Mpox lesions can be present in sensitive areas, such as genital and perianal areas, and be very painful. Reported complications of mpox in the United States include severe pain, bacterial superinfection, severe pharyngeal swelling with concern for airway compromise, inability to eat/drink, and death. The risk of severe disease is greater in those who are immunocompromised.​


Identifying Patients with Mpox

Fever and other prodromal symptoms (e.g., chills, lymphadenopathy, malaise, myalgias, or headache) and respiratory symptoms (e.g., sore throat, nasal congestion, or cough) can begin before a rash or lesions appear, but can sometimes occur after or not at all . Detailed information is available discussing clinical recognition, clinical presentation, and epidemiologic criteria.

  • People with epidemiologic risk factors for mpox who have rashes and receive differential diagnoses related to rashes of more common infections (e.g., varicella zoster, herpes, syphilis) should also be carefully evaluated for concurrent characteristic mpox symptoms and be considered for testing.
  • If there are no identified epidemiologic risk factors for mpox infection, other possible causes of rash in adults should be further considered, including secondary syphilis, herpes simplex, varicella zoster, and enteroviruses. In children without identified epidemiologic risk criteria for mpox, enteroviruses, varicella zoster, molluscum contagiosum, and herpes simplex should be considered in the differential diagnosis.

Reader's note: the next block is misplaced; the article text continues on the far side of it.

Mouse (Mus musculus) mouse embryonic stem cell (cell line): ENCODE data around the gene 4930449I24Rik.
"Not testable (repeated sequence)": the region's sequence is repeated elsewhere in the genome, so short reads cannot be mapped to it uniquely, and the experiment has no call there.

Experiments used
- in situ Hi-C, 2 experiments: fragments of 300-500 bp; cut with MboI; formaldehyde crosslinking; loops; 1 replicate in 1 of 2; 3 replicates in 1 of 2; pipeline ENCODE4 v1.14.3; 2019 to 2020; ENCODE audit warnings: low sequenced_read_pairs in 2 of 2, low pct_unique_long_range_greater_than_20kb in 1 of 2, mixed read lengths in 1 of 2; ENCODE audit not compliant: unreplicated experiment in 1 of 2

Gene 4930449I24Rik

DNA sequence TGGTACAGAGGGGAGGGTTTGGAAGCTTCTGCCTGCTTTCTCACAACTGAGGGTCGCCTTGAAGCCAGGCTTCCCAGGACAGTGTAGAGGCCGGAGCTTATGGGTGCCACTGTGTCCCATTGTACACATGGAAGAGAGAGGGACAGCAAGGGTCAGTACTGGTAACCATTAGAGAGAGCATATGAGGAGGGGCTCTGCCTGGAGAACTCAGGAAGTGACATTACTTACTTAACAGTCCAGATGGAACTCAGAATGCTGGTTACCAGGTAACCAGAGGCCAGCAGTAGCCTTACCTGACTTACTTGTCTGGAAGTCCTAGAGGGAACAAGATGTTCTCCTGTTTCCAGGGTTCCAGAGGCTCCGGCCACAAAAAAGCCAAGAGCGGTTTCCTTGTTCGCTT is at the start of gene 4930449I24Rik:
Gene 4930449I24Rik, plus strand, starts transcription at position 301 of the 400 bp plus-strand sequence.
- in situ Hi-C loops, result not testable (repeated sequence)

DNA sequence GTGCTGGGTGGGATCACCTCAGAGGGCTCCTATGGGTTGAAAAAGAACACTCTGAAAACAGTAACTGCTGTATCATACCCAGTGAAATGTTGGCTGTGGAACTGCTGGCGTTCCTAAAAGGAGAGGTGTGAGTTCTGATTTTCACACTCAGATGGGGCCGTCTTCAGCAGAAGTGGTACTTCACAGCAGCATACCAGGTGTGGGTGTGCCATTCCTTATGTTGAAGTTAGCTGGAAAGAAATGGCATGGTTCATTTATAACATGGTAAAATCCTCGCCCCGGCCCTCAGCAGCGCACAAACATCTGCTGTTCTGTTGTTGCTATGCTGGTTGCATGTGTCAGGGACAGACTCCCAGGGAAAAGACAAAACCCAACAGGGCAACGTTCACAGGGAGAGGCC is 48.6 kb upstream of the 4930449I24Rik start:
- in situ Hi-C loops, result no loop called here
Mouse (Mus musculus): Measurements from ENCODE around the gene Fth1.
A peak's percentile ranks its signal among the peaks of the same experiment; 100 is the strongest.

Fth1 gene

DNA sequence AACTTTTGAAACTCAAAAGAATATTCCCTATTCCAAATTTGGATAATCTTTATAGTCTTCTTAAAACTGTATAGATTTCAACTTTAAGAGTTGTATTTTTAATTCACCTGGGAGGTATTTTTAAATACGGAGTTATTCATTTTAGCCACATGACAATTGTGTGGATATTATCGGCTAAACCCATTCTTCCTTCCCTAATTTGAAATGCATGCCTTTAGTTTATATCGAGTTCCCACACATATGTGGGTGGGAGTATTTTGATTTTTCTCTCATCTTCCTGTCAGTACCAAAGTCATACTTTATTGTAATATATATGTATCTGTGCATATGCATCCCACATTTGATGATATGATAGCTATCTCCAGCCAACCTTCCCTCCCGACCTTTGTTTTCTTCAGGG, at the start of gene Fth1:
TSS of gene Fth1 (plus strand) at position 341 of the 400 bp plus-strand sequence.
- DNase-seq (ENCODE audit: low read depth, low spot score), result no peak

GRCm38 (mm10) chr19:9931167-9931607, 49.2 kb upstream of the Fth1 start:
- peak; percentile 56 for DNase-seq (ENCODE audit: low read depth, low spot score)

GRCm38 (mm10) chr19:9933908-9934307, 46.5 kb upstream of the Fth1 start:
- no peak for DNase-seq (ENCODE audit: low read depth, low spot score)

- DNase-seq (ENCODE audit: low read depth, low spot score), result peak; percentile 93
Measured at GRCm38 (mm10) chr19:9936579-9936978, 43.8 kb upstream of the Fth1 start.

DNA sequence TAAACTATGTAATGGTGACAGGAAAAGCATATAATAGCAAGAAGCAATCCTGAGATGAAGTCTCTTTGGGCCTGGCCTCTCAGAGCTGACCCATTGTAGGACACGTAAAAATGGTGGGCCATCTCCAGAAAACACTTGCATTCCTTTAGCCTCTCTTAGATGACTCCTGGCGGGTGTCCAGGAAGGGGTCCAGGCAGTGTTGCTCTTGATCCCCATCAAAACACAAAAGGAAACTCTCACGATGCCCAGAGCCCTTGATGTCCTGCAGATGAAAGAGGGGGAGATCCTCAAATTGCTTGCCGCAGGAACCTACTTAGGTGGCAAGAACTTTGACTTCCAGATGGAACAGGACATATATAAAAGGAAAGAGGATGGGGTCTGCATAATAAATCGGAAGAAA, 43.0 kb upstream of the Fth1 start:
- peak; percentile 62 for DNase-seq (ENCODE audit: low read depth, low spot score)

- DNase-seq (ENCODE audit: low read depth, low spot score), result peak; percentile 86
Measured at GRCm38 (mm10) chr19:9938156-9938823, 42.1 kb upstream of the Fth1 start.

• The mpox rash can also be confused with other rash illnesses that may occur in people with HIV, including herpes zoster (shingles), scabies, molluscum contagiosum, herpes, syphilis, chancroid, lymphogranuloma venereum, allergic skin rashes, and drug eruptions.
  • NOTE: Immunocompromised persons, including persons with advanced, untreated or inadequately suppressed HIV infection, may present with an atypical rash, including a disseminated rash, that may make diagnosis more challenging.

CDPH is aware of cases in which mpox was not considered in the differential diagnosis, mpox testing was delayed, or HIV testing was delayed in cases with suspected or known mpox. A recent CDC Morbidity and Mortality Weekly Report (MMWR) (PDF) found possible undetected mpox among persons accessing homeless services. In addition, a recent global case series of HIV-infected persons with mpox found that at time of mpox diagnosis, 9% of the cases had not yet been diagnosed with HIV. It is highly important to test for HIV (PDF) and other sexually transmitted infections (STIs) (PDF) when testing for mpox and providing HIV and STI treatment as soon as possible for those who test positive.​

People at increased risk of more severe infection:

  • Children <8 years of age
  • Anyone pregnant or breastfeeding
  • The immunocompromised
  • Those with a history of atopic dermatitis of eczema
  • Those with HIV infection and a CD4 count <350mm3